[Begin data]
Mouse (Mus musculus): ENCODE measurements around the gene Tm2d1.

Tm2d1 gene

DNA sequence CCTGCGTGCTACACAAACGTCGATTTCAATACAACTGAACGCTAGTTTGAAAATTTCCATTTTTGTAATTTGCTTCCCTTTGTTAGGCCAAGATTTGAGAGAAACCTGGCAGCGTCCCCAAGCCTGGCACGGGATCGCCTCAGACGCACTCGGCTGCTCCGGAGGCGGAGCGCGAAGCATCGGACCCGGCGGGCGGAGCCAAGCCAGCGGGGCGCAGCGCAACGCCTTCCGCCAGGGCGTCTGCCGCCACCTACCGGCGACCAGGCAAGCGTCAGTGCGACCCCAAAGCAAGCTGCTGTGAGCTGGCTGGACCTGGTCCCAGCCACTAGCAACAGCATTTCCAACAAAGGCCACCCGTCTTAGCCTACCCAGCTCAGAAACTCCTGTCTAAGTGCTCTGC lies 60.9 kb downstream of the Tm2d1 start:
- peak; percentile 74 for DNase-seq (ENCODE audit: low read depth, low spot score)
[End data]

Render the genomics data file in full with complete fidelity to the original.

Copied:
Mouse (Mus musculus): ENCODE measurements around the gene Tm2d1.

Tm2d1 gene

DNA sequence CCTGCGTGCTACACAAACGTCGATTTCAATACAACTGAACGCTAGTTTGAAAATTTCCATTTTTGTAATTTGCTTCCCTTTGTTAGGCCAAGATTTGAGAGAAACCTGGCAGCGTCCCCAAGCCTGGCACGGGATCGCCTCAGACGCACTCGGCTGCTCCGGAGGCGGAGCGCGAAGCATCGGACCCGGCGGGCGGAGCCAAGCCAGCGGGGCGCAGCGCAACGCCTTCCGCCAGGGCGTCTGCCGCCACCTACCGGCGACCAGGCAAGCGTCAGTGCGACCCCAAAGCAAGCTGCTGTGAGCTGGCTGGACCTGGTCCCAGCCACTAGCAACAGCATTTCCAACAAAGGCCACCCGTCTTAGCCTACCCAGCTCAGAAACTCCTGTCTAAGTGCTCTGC lies 60.9 kb downstream of the Tm2d1 start:
- peak; percentile 74 for DNase-seq (ENCODE audit: low read depth, low spot score)